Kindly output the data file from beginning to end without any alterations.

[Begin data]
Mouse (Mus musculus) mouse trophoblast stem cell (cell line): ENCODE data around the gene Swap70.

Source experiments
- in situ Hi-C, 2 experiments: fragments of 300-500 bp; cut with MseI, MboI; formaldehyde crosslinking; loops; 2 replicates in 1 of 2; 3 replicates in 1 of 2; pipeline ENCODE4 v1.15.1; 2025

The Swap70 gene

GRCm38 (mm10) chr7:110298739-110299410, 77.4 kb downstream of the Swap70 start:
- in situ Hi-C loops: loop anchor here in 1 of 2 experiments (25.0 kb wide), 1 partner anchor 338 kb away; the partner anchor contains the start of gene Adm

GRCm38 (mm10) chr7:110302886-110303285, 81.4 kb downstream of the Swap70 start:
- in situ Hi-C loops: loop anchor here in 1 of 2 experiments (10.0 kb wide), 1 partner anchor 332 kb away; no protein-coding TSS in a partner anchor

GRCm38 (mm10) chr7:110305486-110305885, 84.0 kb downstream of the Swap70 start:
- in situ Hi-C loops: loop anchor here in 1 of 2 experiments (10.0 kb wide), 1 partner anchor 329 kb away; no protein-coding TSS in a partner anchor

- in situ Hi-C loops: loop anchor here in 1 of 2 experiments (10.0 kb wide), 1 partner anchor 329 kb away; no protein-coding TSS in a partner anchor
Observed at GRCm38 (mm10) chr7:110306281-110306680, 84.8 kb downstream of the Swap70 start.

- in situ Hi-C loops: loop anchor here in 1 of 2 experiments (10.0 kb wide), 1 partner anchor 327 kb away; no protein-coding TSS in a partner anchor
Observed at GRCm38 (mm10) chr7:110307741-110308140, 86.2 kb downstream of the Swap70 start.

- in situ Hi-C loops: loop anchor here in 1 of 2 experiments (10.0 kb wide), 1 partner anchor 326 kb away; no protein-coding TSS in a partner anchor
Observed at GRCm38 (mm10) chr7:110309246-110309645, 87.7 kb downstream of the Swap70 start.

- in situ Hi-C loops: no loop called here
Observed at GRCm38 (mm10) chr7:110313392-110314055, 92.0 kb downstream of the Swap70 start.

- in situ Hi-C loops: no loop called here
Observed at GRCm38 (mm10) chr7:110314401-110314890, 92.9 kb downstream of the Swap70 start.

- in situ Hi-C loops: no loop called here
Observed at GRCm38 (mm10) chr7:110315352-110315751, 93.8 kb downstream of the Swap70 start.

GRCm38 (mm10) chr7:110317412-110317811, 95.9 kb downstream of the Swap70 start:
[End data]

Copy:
Mouse (Mus musculus) mouse trophoblast stem cell (cell line): ENCODE data around the gene Swap70.

Source experiments
- in situ Hi-C, 2 experiments: fragments of 300-500 bp; cut with MseI, MboI; formaldehyde crosslinking; loops; 2 replicates in 1 of 2; 3 replicates in 1 of 2; pipeline ENCODE4 v1.15.1; 2025

The Swap70 gene

GRCm38 (mm10) chr7:110298739-110299410, 77.4 kb downstream of the Swap70 start:
- in situ Hi-C loops: loop anchor here in 1 of 2 experiments (25.0 kb wide), 1 partner anchor 338 kb away; the partner anchor contains the start of gene Adm

GRCm38 (mm10) chr7:110302886-110303285, 81.4 kb downstream of the Swap70 start:
- in situ Hi-C loops: loop anchor here in 1 of 2 experiments (10.0 kb wide), 1 partner anchor 332 kb away; no protein-coding TSS in a partner anchor

GRCm38 (mm10) chr7:110305486-110305885, 84.0 kb downstream of the Swap70 start:
- in situ Hi-C loops: loop anchor here in 1 of 2 experiments (10.0 kb wide), 1 partner anchor 329 kb away; no protein-coding TSS in a partner anchor

- in situ Hi-C loops: loop anchor here in 1 of 2 experiments (10.0 kb wide), 1 partner anchor 329 kb away; no protein-coding TSS in a partner anchor
Observed at GRCm38 (mm10) chr7:110306281-110306680, 84.8 kb downstream of the Swap70 start.

- in situ Hi-C loops: loop anchor here in 1 of 2 experiments (10.0 kb wide), 1 partner anchor 327 kb away; no protein-coding TSS in a partner anchor
Observed at GRCm38 (mm10) chr7:110307741-110308140, 86.2 kb downstream of the Swap70 start.

- in situ Hi-C loops: loop anchor here in 1 of 2 experiments (10.0 kb wide), 1 partner anchor 326 kb away; no protein-coding TSS in a partner anchor
Observed at GRCm38 (mm10) chr7:110309246-110309645, 87.7 kb downstream of the Swap70 start.

- in situ Hi-C loops: no loop called here
Observed at GRCm38 (mm10) chr7:110313392-110314055, 92.0 kb downstream of the Swap70 start.

- in situ Hi-C loops: no loop called here
Observed at GRCm38 (mm10) chr7:110314401-110314890, 92.9 kb downstream of the Swap70 start.

- in situ Hi-C loops: no loop called here
Observed at GRCm38 (mm10) chr7:110315352-110315751, 93.8 kb downstream of the Swap70 start.

GRCm38 (mm10) chr7:110317412-110317811, 95.9 kb downstream of the Swap70 start: